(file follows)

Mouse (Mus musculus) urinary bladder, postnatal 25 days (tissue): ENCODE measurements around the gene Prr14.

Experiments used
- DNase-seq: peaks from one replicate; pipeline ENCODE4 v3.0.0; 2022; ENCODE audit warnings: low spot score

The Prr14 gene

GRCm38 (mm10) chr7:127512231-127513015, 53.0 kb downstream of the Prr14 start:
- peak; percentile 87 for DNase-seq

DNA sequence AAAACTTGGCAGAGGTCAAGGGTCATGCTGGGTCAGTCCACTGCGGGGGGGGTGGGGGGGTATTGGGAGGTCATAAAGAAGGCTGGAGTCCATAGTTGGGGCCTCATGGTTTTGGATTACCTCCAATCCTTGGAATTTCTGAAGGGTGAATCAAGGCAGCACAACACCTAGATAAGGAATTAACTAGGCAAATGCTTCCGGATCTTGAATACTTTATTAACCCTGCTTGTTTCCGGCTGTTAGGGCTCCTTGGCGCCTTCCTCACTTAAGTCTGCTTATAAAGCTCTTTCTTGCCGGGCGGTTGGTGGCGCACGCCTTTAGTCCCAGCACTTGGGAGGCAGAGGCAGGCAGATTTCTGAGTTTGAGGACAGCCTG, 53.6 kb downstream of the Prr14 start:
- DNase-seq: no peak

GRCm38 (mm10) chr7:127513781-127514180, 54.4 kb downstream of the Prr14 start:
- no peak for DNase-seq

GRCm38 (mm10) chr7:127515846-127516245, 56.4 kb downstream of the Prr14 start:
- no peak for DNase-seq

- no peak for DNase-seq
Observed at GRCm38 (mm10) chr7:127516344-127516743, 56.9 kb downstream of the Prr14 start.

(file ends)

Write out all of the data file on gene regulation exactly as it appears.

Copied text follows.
Mouse (Mus musculus) urinary bladder, postnatal 25 days (tissue): ENCODE measurements around the gene Prr14.

Experiments used
- DNase-seq: peaks from one replicate; pipeline ENCODE4 v3.0.0; 2022; ENCODE audit warnings: low spot score

The Prr14 gene

GRCm38 (mm10) chr7:127512231-127513015, 53.0 kb downstream of the Prr14 start:
- peak; percentile 87 for DNase-seq

DNA sequence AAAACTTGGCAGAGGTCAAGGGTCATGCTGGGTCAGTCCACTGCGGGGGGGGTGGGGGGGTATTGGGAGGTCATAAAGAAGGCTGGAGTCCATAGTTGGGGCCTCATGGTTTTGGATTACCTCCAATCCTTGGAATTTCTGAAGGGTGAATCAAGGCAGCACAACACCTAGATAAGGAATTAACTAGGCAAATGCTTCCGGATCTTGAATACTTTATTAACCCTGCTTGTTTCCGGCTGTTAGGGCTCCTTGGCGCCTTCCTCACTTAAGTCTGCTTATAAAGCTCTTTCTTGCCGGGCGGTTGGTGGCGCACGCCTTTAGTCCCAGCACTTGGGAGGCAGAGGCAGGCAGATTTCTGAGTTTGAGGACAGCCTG, 53.6 kb downstream of the Prr14 start:
- DNase-seq: no peak

GRCm38 (mm10) chr7:127513781-127514180, 54.4 kb downstream of the Prr14 start:
- no peak for DNase-seq

GRCm38 (mm10) chr7:127515846-127516245, 56.4 kb downstream of the Prr14 start:
- no peak for DNase-seq

- no peak for DNase-seq
Observed at GRCm38 (mm10) chr7:127516344-127516743, 56.9 kb downstream of the Prr14 start.